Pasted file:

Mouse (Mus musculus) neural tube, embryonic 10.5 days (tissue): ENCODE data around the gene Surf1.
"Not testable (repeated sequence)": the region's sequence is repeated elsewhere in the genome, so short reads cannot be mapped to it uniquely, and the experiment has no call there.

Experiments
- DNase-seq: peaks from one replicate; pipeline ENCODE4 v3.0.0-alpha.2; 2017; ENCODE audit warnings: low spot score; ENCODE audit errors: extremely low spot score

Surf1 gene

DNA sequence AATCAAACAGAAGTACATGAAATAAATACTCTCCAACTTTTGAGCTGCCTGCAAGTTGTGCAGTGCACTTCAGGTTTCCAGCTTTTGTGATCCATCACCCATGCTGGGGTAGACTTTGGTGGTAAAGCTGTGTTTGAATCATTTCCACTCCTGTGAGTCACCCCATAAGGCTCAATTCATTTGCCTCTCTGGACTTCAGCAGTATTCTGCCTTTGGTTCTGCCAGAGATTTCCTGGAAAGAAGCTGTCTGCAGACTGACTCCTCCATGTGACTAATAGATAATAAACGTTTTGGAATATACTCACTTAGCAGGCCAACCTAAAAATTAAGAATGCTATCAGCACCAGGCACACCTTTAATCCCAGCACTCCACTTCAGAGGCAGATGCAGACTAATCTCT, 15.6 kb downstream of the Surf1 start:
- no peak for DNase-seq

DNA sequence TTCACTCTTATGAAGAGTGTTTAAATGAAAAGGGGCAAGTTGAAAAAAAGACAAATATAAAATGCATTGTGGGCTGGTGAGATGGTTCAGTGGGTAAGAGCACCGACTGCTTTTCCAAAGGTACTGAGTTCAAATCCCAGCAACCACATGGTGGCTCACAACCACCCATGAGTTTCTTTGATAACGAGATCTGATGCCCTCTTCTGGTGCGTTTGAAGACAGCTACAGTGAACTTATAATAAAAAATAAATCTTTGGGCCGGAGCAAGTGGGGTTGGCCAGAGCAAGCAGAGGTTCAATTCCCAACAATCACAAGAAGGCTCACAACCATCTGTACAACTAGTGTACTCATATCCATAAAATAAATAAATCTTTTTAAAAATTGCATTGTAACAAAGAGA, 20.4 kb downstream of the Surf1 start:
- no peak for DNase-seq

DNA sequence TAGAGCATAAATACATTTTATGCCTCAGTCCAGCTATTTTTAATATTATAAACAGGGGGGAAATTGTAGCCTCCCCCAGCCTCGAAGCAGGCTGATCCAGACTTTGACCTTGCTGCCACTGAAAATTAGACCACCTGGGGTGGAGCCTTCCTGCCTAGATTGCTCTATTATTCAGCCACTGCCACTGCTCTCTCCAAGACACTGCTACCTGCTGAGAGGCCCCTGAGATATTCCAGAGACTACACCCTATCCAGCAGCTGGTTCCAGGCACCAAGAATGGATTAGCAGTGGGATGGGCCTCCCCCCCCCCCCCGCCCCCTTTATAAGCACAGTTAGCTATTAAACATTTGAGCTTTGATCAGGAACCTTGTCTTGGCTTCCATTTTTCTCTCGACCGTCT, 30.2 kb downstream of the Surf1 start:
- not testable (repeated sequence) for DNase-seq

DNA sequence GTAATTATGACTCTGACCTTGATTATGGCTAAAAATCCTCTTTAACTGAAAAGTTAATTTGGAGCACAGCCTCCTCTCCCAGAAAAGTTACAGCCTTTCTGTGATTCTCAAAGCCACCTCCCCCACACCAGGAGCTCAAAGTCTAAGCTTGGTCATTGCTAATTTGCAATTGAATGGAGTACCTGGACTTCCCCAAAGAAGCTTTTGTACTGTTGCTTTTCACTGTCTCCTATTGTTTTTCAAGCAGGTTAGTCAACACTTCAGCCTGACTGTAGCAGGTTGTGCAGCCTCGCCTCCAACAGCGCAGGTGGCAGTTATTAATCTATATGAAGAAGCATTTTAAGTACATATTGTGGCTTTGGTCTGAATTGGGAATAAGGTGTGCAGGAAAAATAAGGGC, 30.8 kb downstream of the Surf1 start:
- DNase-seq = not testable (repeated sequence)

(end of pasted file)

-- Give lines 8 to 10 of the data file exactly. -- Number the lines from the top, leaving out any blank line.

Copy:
DNA sequence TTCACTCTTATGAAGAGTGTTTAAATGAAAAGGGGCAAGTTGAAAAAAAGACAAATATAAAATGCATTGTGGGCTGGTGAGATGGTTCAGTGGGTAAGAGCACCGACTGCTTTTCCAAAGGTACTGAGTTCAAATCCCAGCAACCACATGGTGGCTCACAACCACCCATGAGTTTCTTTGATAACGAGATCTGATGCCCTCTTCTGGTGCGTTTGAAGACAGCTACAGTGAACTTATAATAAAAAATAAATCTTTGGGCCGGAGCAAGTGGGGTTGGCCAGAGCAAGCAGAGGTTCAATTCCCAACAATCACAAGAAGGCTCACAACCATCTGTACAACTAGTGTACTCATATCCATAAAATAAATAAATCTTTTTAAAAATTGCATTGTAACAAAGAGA, 20.4 kb downstream of the Surf1 start:
- no peak for DNase-seq

DNA sequence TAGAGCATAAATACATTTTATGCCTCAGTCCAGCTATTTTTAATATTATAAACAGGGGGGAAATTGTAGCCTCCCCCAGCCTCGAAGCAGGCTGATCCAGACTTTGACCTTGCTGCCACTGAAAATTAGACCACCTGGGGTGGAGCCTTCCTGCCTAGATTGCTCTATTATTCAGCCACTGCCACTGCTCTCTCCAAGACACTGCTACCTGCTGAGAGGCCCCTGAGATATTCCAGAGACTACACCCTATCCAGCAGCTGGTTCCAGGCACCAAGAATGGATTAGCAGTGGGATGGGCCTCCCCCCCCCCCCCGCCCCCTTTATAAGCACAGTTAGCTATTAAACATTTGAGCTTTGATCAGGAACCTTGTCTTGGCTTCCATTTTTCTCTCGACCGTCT, 30.2 kb downstream of the Surf1 start: